The title of this post is from the Vulgate Latin of Genesis 28:17. Of old, it was the Introit or entrance hymn proper to the dedication of a new church in the Catholic tradition. Literally translated, it means "This is a terrible place," but "terrible" needs to be understood not in the modern sense of something awful or bad, but a place that inspired awe. I'd have said "awesome," but those connotations are not right, either--especially in view of the context in which I'm writing.
Stephen Tyrone Johns, 39, a security guard at the United States Holocaust Memorial Museum (of which I have the honor to be a charter member), was shot and killed this afternoon in the line of duty at the museum. An 88-year-old Maryland man, James W. von Brunn, walked into the museum carrying a rifle, pointed it at Mr. Johns, and pulled the trigger. Mr. Johns did not even have time to draw his own weapon. Mr. von Brunn, described as a "hard-core" white supremacist (is there another kind?), was wounded by other guards who returned fire. He is listed in critical condition at George Washington University Hospital.
This was heller Wahnsinn, to use the language Mr. von Brunn's ancestors probably spoke, "utter madness." Wahn is virtually an untranslatable word in German--there is no clear English cognate. "Madness," "insanity," "mania," "delusion," "craziness"--all fit, but none of them precisely.
The last time I was in Washington, I visited the Holocaust Memorial Museum for the first time. It was, indeed, both a terrible and an awesome place: not quite the equal, in my estimation, of Yad Vashem in Jerusalem, but nevertheless a hallowed place for what it commemorates and the work that goes on there. Terribilis est locus iste, indeed. The museum may not, to carry on with the text of Genesis, be literally a domus Dei et porta caeli, "the house of God and the gate of heaven," but it is certainly now a more terrible and awesome place for having the blood of a martyr spilled at its very gates.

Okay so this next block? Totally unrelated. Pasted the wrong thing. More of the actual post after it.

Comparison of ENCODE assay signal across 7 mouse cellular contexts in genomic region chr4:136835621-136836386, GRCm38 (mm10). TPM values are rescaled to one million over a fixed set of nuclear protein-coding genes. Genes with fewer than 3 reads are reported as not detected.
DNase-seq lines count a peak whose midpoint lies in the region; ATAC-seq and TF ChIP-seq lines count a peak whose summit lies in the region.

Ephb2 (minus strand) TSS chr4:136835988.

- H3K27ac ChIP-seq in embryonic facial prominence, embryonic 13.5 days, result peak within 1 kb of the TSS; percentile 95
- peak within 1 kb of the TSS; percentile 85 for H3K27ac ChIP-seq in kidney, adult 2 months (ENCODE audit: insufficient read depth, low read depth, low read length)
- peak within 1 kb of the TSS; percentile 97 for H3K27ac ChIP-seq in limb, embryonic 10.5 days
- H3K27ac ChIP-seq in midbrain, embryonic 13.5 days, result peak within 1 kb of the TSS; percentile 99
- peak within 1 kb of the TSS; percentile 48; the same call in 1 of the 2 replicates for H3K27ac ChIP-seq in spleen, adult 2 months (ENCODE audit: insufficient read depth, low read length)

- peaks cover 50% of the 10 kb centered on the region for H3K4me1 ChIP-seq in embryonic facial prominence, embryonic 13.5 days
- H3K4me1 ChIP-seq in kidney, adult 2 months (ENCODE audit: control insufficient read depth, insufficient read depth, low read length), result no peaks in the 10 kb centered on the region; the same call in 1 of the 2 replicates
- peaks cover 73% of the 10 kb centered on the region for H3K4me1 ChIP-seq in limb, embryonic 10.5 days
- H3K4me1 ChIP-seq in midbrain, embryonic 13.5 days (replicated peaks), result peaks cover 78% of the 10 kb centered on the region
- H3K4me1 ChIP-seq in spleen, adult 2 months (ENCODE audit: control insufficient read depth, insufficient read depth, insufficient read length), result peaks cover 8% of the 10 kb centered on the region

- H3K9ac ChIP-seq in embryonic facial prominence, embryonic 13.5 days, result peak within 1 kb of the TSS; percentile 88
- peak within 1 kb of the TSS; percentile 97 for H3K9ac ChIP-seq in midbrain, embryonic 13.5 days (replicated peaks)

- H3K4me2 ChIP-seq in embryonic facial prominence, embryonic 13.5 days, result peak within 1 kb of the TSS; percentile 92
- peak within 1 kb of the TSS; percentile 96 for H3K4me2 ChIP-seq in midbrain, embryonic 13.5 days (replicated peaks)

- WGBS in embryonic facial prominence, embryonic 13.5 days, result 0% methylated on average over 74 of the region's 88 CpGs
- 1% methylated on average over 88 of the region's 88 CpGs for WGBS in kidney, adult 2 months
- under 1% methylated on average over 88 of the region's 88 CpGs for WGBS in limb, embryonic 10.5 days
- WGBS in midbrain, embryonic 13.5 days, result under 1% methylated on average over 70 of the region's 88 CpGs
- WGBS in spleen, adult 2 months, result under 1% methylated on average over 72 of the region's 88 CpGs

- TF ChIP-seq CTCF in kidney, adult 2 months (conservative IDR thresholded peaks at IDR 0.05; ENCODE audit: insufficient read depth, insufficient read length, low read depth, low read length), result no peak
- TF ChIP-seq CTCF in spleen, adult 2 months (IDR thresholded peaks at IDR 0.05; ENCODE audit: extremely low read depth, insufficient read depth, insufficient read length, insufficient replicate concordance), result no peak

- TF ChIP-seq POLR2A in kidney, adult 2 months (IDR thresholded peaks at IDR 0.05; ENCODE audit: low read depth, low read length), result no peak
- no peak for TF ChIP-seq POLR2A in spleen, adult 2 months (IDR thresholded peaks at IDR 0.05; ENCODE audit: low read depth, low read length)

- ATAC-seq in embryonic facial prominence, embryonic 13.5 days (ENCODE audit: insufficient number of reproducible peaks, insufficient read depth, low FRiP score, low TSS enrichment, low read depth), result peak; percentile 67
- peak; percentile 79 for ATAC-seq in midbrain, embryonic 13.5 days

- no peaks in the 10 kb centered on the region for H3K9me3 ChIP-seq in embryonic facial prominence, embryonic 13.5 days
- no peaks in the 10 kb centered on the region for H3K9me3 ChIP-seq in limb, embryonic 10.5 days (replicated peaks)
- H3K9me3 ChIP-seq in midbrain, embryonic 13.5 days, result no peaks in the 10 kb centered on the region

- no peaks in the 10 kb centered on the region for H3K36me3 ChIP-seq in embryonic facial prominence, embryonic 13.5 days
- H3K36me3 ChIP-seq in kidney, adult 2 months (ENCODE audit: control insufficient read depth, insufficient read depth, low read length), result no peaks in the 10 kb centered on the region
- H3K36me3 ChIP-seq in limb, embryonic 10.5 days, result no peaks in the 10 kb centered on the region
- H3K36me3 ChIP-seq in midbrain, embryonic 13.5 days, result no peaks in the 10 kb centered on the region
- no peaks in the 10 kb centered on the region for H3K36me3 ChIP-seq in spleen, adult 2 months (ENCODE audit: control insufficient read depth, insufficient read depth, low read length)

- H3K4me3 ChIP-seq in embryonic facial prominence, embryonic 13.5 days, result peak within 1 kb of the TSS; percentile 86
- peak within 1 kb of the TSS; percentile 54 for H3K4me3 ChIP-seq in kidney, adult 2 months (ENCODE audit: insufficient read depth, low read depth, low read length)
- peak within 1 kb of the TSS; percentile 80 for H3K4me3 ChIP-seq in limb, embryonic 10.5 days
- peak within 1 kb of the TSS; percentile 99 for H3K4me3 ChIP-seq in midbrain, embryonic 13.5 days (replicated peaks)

My thoughts and prayers go out to the family of Mr. Johns. I will leave them with some words that may perhaps provide some comfort in their time of sorrow:
...all mankind is of one author and is one volume; when one man dies, one chapter is not torn out of the book, but translated into a better language; and every chapter must be so translated. God employs several translators; some pieces are translated by age, some by sickness, some by war, some by justice; but God's hand is in every translation, and his hand shall bind up all our scattered leaves again for that library where every book shall lie open to one another.
--John Donne, Devotions Upon Emergent Occasions, Meditation XVII